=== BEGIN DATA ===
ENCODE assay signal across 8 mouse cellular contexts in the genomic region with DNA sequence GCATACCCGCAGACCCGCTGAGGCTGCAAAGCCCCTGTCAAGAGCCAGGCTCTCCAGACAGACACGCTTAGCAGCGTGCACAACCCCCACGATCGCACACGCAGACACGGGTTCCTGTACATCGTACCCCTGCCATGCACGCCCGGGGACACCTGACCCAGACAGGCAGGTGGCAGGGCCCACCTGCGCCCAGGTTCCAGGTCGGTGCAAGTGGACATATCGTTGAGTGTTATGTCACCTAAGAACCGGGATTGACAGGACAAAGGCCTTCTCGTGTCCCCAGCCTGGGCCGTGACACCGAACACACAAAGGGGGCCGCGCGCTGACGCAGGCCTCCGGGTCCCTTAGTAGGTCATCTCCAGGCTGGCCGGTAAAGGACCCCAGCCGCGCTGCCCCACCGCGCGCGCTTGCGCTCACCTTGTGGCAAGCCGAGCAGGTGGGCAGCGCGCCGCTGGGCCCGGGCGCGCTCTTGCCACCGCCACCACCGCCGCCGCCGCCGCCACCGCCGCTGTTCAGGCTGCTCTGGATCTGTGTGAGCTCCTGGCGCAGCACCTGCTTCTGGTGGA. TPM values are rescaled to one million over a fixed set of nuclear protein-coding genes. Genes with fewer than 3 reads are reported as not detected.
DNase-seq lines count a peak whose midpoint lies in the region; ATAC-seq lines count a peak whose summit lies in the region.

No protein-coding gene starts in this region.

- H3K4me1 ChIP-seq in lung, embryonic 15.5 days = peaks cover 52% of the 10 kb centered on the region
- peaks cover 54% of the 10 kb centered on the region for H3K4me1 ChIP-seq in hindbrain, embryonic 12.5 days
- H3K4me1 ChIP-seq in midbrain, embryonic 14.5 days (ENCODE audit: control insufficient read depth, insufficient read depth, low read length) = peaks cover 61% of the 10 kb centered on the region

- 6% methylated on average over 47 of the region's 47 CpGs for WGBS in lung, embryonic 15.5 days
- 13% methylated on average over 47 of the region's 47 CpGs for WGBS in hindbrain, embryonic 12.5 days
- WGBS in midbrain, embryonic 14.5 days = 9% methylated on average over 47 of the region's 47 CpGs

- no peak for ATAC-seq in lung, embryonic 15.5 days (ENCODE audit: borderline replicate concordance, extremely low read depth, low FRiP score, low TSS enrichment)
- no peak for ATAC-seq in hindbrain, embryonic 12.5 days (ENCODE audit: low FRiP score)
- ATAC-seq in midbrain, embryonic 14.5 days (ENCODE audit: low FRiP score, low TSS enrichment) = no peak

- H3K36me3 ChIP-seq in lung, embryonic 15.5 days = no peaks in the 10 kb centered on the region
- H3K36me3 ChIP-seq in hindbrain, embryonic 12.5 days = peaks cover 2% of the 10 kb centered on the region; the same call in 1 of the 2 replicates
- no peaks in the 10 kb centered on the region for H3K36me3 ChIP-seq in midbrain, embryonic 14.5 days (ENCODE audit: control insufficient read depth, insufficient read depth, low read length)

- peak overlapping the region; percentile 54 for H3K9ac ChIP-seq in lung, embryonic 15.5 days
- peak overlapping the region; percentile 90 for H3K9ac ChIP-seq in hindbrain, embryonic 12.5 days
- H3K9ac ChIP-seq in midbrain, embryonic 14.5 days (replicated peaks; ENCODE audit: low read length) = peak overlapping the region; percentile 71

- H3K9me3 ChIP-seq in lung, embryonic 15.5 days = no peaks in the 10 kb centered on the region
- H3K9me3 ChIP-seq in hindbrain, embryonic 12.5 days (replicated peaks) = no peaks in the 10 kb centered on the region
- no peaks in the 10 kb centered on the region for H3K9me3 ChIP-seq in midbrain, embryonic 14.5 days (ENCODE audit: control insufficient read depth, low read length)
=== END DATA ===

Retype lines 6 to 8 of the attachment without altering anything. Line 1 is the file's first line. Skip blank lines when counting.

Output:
- H3K4me1 ChIP-seq in midbrain, embryonic 14.5 days (ENCODE audit: control insufficient read depth, insufficient read depth, low read length) = peaks cover 61% of the 10 kb centered on the region

- 6% methylated on average over 47 of the region's 47 CpGs for WGBS in lung, embryonic 15.5 days
- 13% methylated on average over 47 of the region's 47 CpGs for WGBS in hindbrain, embryonic 12.5 days